As published on cyprus-mail.com, Saturday 1 August, 2020.
There is one further discussion to be held between Russian and Cyprus negotiators in August, sources close to the negotiations told the Cyprus Mail on Friday.
It is still possible for Cyprus to obtain changes to the terms proposed by Moscow, the sources said, because a draft has not yet been finalised. Cyprus negotiators are seeking to have exceptions made to the 15 per cent tax on dividends paid from Russia to Cyprus and on outbound interest payments that Russia is seeking to impose.
One source suggested that Cyprus can still offer a quid pro quo in exchange for the exceptions and changes to the regime that the island is proposing.
Cyprus would also like to see that it will be treated comparably with other countries, on a level playing field.
Those negotiations will be the final ones before the accord is drafted and presented to Russian Minister of Foreign Affairs Sergey Lavrov when he makes an official visit to Cyprus in September — presumably for the signing of the final agreement.
Under the current double tax agreement, dividends payable from the Russia to Cyprus are taxed at reduced rates from 5 per cent to 10 per cent, depending on the asset contribution of a Cypriot resident entity to the Russian company that making the payments.
The tax regime for interest and royalties under the current agreement would also be changed. Payments of interest and royalties will be subject to 20 per cent. withholding tax in the Russian Federation. At present, interest and royalties payable to Cyprus are tax exempt.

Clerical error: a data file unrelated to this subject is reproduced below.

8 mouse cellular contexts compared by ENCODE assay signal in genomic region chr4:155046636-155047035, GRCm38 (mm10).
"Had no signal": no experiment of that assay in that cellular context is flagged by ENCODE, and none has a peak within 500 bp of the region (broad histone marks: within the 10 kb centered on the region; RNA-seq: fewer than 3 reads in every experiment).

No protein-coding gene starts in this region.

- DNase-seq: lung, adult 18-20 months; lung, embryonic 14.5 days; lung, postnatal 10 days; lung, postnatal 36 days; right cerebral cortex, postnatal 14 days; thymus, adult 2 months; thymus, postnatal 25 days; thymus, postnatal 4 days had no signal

Initially, Russia had threatened to simply terminate its tax treaty with Cyprus, as it has with Malta, unless the new treaty terms will be accepted.
The Cyprus side had proposed making several exceptions in the new agreement and exempt from higher taxes state-run companies, enterprises with securities listed on the exchange and legal entities, whose operations are supervised by investment groups. However, the Russian side reportedly considered that the proposed number of corporate types was too large.
While it is not clear if any of these exceptions will emerge from the negotiations, it is also not clear that companies affected by the changes would immediately seek a change of domicile. There are numerous advantages to a permanent establishment in Cyprus, and the low withholding tax is only one of these.
Russian companies that are to be affected by these changes are holding companies, of which a great many are established in Cyprus, those financial services companies that offer interest on investment, and the owners of patents and trademarks, which have been transferring royalties under licensing agreements.
With the price of oil hitting record lows in the past year, Russia is under severe pressure to raise revenue in whatever ways it can. Cyprus is only the first country to be faced with a new double taxation treaty. Many countries with low-tax regimes like Luxembourg, Jersey and the Netherlands will soon be faced with the same kind of challenge.